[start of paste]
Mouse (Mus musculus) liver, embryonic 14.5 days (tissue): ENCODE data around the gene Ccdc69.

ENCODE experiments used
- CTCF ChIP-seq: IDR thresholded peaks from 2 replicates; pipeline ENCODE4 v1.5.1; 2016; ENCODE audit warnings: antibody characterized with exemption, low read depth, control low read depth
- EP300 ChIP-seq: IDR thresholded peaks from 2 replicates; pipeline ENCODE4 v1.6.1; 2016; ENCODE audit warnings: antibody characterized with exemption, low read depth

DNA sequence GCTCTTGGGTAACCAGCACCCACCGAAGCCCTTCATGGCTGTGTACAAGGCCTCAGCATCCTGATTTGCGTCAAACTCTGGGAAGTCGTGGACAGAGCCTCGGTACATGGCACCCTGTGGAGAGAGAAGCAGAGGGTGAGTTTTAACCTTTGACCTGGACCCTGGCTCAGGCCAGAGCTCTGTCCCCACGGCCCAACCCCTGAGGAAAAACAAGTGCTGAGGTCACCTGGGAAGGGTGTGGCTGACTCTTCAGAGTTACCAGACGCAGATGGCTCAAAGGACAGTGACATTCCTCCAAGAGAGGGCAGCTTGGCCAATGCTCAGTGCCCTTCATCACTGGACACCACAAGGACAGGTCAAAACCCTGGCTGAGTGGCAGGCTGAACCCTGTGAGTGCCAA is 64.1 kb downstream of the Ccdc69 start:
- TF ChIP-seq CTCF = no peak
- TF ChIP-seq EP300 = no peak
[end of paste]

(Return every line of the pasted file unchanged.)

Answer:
Mouse (Mus musculus) liver, embryonic 14.5 days (tissue): ENCODE data around the gene Ccdc69.

ENCODE experiments used
- CTCF ChIP-seq: IDR thresholded peaks from 2 replicates; pipeline ENCODE4 v1.5.1; 2016; ENCODE audit warnings: antibody characterized with exemption, low read depth, control low read depth
- EP300 ChIP-seq: IDR thresholded peaks from 2 replicates; pipeline ENCODE4 v1.6.1; 2016; ENCODE audit warnings: antibody characterized with exemption, low read depth

DNA sequence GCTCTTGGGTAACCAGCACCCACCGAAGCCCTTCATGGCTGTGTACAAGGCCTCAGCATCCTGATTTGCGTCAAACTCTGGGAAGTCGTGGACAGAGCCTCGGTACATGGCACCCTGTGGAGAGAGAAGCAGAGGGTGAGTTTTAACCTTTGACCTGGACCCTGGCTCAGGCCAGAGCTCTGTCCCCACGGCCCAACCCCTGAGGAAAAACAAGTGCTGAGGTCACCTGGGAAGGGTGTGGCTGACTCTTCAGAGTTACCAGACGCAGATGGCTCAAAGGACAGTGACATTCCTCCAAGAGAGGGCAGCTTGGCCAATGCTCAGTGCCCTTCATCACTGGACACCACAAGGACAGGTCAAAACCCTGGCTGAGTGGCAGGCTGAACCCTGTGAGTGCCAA is 64.1 kb downstream of the Ccdc69 start:
- TF ChIP-seq CTCF = no peak
- TF ChIP-seq EP300 = no peak